Bird seed was, of course, designed for birds – not dogs. Therefore, it can present a risk to dogs when consumed. However, the exact risks will vary from dog to dog and birdseed to birdseed.

Mixed bird food often contains seeds and grains that may not be part of a dog’s usual diet. Some of these seeds are very full of fat, which can cause digestive issues for dogs if consumed excessively. Sunflower seeds would fall into this category.

Sometimes, seeds can also be a choking risk, especially for smaller breeds and puppies. Eating whole seeds without chewing them properly can lead to choking. If it doesn’t, too many seeds can pile up in the digestive tract and cause intestinal blockages.

Dogs can also have allergies, just like people. Some of these allergies may be to the ingredients found in bird seeds, such as peanuts. Allergic reactions can range from minor to exceptionally severe.

Some prepackaged bird food may contain mold, especially if not new or the bag has been opened. Ingesting moldy birdseed can lead to serious health problems for dogs, including gastrointestinal upset. Moldy birdseed isn’t good for birds either, however!

Common Signs Your Dog Ate Bird Seed

dog sleepy

You may notice diarrhea and vomiting if your dog ingests too much birdseed.

©Kuznetsov Alexey/

If your dog has eaten too much birdseed, they may develop some negative symptoms. The exact amount that’s considered “too much” will vary from dog to dog. Smaller dogs tend to get symptoms when eating less bird seed, as they have a smaller body weight. However, dogs that are allergic may show symptoms with very little birdseed.

The most common reaction to dogs ingesting bird seed is gastrointestinal problems. Usually, this includes vomiting and/or diarrhea. Often, this occurs shortly after your dog eats the bird seed and is the body’s way of trying to eliminate the improper food from their body.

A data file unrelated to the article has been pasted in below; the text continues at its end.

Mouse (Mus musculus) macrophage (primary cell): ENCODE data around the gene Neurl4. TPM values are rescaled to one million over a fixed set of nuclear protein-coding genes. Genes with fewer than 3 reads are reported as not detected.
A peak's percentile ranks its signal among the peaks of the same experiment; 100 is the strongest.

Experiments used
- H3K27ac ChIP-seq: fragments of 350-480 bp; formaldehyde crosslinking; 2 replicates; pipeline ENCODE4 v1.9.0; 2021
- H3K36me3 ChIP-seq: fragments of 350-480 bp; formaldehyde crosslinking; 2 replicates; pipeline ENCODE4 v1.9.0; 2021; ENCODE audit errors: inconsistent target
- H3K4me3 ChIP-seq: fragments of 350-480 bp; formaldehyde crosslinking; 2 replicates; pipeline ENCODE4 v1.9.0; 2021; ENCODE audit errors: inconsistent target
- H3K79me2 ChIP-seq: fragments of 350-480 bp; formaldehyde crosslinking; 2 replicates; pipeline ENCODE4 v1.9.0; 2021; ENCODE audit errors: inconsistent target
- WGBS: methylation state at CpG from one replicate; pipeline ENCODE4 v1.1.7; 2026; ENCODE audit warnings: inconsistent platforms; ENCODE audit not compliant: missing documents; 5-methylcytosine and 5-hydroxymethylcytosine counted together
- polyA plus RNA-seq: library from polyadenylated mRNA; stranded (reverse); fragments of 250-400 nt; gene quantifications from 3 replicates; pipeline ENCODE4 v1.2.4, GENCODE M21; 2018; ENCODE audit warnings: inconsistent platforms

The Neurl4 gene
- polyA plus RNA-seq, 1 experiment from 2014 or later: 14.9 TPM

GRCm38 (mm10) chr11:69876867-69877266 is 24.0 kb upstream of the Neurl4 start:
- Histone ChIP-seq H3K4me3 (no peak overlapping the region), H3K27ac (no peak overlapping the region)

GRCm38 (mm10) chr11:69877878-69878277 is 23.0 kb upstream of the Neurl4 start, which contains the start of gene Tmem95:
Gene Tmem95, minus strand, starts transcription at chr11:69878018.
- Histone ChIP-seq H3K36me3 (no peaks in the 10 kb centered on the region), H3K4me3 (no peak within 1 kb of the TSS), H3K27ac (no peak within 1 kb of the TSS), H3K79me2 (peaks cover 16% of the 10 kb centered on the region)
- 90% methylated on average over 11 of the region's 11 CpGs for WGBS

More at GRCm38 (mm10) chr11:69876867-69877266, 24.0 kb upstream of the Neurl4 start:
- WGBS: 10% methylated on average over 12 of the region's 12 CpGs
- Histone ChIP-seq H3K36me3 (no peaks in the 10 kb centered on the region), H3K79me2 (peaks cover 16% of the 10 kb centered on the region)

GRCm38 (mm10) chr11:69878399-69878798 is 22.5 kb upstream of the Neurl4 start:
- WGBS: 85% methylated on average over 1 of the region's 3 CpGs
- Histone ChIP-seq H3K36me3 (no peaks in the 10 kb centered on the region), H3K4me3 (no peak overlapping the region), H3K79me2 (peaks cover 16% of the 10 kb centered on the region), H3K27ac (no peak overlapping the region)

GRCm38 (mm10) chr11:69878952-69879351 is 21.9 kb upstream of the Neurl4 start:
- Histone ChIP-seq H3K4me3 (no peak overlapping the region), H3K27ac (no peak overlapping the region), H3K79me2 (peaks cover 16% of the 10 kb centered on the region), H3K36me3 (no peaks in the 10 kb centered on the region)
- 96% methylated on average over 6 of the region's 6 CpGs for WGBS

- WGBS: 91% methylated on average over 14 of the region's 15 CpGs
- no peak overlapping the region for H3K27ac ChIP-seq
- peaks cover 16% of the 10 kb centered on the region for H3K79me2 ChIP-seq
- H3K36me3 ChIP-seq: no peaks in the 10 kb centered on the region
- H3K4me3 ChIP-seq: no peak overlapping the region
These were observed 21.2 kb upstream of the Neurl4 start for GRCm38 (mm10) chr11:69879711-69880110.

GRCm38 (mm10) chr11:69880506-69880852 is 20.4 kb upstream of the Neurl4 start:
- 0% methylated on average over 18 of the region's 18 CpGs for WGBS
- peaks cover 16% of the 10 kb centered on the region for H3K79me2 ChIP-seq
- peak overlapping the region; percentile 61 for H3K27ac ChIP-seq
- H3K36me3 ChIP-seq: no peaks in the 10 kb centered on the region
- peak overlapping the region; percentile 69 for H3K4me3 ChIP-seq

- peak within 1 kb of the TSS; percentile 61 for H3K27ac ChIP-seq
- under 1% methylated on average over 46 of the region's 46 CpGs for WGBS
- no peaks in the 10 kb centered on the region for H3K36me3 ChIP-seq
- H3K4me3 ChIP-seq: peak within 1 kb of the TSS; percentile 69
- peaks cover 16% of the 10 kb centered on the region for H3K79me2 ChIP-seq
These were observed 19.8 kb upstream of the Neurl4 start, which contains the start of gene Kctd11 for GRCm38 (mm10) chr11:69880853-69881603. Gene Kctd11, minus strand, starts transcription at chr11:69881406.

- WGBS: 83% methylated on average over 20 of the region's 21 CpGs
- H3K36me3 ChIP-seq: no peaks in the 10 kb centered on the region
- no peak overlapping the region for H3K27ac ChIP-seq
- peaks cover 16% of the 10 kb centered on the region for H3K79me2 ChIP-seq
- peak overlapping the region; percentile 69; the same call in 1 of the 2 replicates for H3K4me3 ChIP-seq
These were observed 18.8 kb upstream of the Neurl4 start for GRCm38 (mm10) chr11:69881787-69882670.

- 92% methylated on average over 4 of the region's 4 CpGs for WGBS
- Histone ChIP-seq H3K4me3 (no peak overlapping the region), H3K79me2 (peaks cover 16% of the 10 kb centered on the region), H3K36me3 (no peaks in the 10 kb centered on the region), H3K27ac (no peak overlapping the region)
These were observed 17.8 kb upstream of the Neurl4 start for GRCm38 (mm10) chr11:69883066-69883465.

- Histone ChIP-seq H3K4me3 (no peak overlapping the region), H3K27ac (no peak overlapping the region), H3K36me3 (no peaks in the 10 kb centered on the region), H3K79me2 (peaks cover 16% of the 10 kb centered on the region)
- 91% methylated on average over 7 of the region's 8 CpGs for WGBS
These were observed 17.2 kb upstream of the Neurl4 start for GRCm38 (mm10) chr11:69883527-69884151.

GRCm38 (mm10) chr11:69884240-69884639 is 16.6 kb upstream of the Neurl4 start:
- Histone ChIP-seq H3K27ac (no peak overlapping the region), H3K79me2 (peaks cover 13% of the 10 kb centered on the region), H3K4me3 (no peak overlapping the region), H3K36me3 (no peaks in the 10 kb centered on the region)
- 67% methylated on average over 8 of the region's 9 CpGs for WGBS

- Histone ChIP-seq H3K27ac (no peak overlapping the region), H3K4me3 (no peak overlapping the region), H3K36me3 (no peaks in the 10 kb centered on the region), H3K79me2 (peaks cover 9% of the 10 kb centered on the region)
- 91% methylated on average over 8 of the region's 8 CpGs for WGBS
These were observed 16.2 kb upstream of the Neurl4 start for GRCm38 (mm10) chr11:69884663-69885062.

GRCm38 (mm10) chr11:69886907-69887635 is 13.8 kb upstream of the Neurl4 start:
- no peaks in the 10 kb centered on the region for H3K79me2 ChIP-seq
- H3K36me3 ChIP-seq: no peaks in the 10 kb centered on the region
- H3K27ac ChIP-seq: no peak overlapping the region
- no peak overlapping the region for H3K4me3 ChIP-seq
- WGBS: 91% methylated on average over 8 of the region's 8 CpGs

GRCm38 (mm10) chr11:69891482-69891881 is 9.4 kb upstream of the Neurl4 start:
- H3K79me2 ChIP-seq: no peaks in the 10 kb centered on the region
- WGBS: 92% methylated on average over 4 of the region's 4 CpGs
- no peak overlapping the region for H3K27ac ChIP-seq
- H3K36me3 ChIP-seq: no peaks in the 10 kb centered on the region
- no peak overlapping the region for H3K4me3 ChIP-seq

If the birdseed was not properly chewed or if it includes large, hard seeds, your dog may exhibit signs of choking or coughing. They might paw at their mouth or appear distressed.

If your dog is coughing and making noises, they are not choking. Never shove your fingers into a dog’s mouth. This may result in injury for you, but it may also push the obstruction further into your dog’s throat. (You should never shove your fingers into any choking animal’s mouth unless you can see the obstruction and pull it out easily.)

Some dogs may show signs of discomfort or pain, likely in their abdominal area. Many dogs will whine, pace, or seem restless. Often, this goes hand-in-hand with other gastrointestinal problems.

Rarely, dogs may appear lethargic after eating birdseed. Usually, this happens when the dog is in pain, which causes them not to want to move all that much. They may also be tired or dehydrated from vomiting.

If your dog is allergic to a specific seed or grain in a bird mix, they may have an allergic reaction. Minor reactions may just involve itching, especially on the dog’s paws. If they suddenly seem very itchy, it may be due to the birdseed.